Republicans may have minority status in the Vermont House of Representatives, but they showed Tuesday they’re still a force to be reckoned with.
In a party-line vote, the GOP caucus successfully thwarted Democrats’ attempt to override Gov. Phil Scott’s veto of the state budget.
If elected officials can’t reach a budget deal before the end of this month, Vermont could face an unprecedented government shutdown.
On Tuesday afternoon, shortly after House Republicans voted to sustain Scott’s budget veto, Senate President Pro Tem Tim Ashe talked with colleagues on the Senate floor to contemplate their next steps.
“Well, we’re in a pretty extraordinary situation,” Ashe said.
Extraordinary, Ashe said, because Vermont now finds itself 11 days from the end of the fiscal year with no budget deal in sight. And also because the budget that was rejected first by Scott, and now by House Republicans, had earlier in the year won broad tri-partisan approval in both chambers of the Vermont Legislature.
“Today, a number of House Republicans voted against a bill they had already voted for, the contents of which they do not disagree with at all, merely to fall in lockstep with the political office of the governor,” Ashe said.
House Minority Leader Don Turner said it’s true that many of his Republican colleagues previously supported the spending plan.
“We still do,” Turner said Tuesday.
Turner said it’s the increase in statewide property tax rates that will come about as a result of that budget that Republicans can’t abide.
And until and unless Democrats agree to use $34 million in one-time money to keep rates flat next year, as Scott has called for, Turner said his caucus will continue to withhold support for the budget.
“We do not want a government shutdown. We are willing to work with the majority, work with the governor, to keep government open,” Turner said. “But we are not willing to pass a default tax increase in Vermonters.”
The stakes in this game of political brinksmanship are rising quickly. If elected officials can’t get a budget in place before July 1, the state could descend into a government shutdown.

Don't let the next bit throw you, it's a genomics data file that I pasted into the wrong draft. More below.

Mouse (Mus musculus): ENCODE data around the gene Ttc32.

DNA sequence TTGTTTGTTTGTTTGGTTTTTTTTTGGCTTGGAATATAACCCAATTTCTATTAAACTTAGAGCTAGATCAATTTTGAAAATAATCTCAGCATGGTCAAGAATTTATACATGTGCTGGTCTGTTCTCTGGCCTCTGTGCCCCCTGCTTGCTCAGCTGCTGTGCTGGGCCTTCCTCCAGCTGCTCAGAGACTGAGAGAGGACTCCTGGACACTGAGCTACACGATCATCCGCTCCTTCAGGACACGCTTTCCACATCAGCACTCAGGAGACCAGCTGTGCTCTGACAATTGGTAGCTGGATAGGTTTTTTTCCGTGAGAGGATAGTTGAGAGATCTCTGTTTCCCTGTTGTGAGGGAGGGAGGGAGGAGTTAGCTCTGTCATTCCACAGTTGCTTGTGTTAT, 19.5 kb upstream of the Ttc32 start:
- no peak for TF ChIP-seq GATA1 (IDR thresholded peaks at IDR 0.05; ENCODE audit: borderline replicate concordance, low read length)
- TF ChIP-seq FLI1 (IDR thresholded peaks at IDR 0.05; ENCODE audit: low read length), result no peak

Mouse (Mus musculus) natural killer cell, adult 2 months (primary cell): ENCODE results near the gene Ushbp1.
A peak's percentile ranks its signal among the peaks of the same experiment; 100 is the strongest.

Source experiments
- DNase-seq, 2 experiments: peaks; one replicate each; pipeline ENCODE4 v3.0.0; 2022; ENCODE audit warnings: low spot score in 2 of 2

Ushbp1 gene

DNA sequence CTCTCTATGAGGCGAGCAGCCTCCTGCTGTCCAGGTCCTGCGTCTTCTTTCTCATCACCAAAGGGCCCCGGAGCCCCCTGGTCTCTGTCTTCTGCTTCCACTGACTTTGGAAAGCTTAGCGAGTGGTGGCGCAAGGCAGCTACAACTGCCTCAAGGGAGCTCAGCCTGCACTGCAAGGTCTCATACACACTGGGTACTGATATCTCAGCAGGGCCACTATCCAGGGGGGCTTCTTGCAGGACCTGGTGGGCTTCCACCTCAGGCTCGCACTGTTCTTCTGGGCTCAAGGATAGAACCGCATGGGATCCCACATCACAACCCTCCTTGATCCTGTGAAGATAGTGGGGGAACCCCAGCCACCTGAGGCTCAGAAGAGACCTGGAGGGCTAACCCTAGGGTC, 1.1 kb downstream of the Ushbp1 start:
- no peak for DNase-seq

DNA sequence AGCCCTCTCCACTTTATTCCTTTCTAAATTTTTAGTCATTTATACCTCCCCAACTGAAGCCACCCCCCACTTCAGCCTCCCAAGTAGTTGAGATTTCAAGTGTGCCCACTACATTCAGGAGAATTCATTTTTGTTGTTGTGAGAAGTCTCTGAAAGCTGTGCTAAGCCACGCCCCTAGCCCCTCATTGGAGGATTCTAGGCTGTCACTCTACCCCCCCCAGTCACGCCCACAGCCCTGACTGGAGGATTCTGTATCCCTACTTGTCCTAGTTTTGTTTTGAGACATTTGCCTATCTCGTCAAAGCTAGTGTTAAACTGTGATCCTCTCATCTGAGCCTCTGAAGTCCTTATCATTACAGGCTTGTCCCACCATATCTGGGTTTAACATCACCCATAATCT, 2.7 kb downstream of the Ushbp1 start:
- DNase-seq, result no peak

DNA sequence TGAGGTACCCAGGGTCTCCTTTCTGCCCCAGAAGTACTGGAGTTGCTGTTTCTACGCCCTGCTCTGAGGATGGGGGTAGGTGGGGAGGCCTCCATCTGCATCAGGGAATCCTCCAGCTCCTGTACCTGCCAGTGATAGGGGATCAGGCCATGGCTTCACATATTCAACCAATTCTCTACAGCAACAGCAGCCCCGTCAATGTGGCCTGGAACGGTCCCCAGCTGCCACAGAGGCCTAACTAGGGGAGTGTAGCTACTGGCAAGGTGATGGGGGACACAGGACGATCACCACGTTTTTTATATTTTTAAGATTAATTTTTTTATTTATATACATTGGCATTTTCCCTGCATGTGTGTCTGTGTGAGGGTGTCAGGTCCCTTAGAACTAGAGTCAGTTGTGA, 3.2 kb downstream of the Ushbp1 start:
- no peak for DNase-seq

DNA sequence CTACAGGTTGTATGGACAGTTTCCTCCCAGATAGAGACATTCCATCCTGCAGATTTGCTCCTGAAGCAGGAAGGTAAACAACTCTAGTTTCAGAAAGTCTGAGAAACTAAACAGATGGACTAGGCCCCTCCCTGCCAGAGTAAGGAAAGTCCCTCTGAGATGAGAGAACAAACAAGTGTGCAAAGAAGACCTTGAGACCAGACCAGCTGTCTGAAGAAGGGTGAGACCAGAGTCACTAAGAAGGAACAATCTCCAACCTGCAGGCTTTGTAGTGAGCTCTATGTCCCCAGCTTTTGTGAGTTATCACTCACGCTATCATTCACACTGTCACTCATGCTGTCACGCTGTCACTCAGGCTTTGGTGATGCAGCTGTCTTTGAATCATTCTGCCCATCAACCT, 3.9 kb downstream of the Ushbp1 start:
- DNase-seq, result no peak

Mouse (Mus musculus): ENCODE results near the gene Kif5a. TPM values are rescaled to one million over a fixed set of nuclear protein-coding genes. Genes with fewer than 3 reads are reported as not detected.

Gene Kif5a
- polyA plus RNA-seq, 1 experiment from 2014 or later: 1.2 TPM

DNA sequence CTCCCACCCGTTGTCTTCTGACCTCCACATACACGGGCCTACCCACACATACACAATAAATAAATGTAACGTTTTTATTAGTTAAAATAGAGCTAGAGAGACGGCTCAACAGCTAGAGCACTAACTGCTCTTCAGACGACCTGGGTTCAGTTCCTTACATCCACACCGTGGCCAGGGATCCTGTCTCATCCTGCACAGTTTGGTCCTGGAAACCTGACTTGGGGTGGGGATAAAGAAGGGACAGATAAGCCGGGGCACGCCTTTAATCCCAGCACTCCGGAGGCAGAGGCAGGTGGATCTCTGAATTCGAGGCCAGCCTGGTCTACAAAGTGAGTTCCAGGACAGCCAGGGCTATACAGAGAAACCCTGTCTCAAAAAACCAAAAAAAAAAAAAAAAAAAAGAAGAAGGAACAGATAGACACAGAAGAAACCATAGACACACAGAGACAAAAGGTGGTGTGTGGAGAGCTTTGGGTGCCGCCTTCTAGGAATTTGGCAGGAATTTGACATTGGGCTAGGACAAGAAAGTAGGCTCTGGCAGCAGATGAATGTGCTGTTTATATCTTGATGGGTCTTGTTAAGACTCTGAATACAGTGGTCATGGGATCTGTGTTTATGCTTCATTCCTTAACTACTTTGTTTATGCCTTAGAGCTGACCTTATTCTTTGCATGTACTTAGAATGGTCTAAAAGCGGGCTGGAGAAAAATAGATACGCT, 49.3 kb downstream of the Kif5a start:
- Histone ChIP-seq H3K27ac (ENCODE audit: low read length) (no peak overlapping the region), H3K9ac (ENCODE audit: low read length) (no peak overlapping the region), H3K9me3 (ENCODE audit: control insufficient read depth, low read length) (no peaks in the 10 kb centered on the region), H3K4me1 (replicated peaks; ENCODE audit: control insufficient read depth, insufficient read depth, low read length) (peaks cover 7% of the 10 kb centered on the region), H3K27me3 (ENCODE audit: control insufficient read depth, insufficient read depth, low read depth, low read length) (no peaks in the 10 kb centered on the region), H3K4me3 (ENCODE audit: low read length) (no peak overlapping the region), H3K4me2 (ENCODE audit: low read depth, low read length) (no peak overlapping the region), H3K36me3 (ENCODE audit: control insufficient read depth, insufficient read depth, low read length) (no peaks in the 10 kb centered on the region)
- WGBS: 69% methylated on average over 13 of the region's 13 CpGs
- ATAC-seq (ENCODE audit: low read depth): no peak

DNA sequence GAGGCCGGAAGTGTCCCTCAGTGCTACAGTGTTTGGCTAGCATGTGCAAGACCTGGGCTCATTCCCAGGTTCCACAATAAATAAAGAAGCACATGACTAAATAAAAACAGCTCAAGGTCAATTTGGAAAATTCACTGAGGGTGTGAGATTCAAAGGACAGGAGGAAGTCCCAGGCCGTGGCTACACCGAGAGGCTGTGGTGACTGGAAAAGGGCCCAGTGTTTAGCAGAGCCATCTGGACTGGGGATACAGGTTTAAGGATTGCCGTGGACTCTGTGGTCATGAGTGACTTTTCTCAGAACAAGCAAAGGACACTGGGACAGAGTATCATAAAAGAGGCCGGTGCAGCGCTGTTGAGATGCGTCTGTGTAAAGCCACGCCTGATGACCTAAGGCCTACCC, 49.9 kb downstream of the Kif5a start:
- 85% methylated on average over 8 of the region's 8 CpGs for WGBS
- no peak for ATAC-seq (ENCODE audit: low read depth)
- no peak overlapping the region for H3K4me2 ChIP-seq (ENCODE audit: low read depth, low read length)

In a press conference after the veto override vote, Burlington Rep. Kurt Wright said it is time for Democrats and the governor to negotiate a solution.
“We’ve let the governor’s office know that as well, that we expect there to be compromise on both sides,” Wright said.
Turner jumped in after Wright said those words to add an important caveat: “with the exception of raising taxes. We’re not going to raise taxes.”
And therein lies the problem right now: Scott and Republican lawmakers say they won’t support any budget that results in a property tax increase. And Ashe and other Democrats say using one-time money to buy down tax rates is a fiscally reckless political gimmick.
“And so I don’t have a clear answer about what’s next,” Ashe said.
Ashe said his anxiety is heightened by the fact that the Scott administration doesn’t appear to have a clear plan in place for what happens if the government does shut down.
“This is not a small issue. This would be a massive problem for the state. And frankly, the precedent it would set for the future is quite disturbing,” Ashe said.
Ashe and House Speaker Mitzi Johnson said they’ll have a new budget to the governor’s desk before the fiscal year expires. Whether he’s willing to sign it this time around remains to be seen.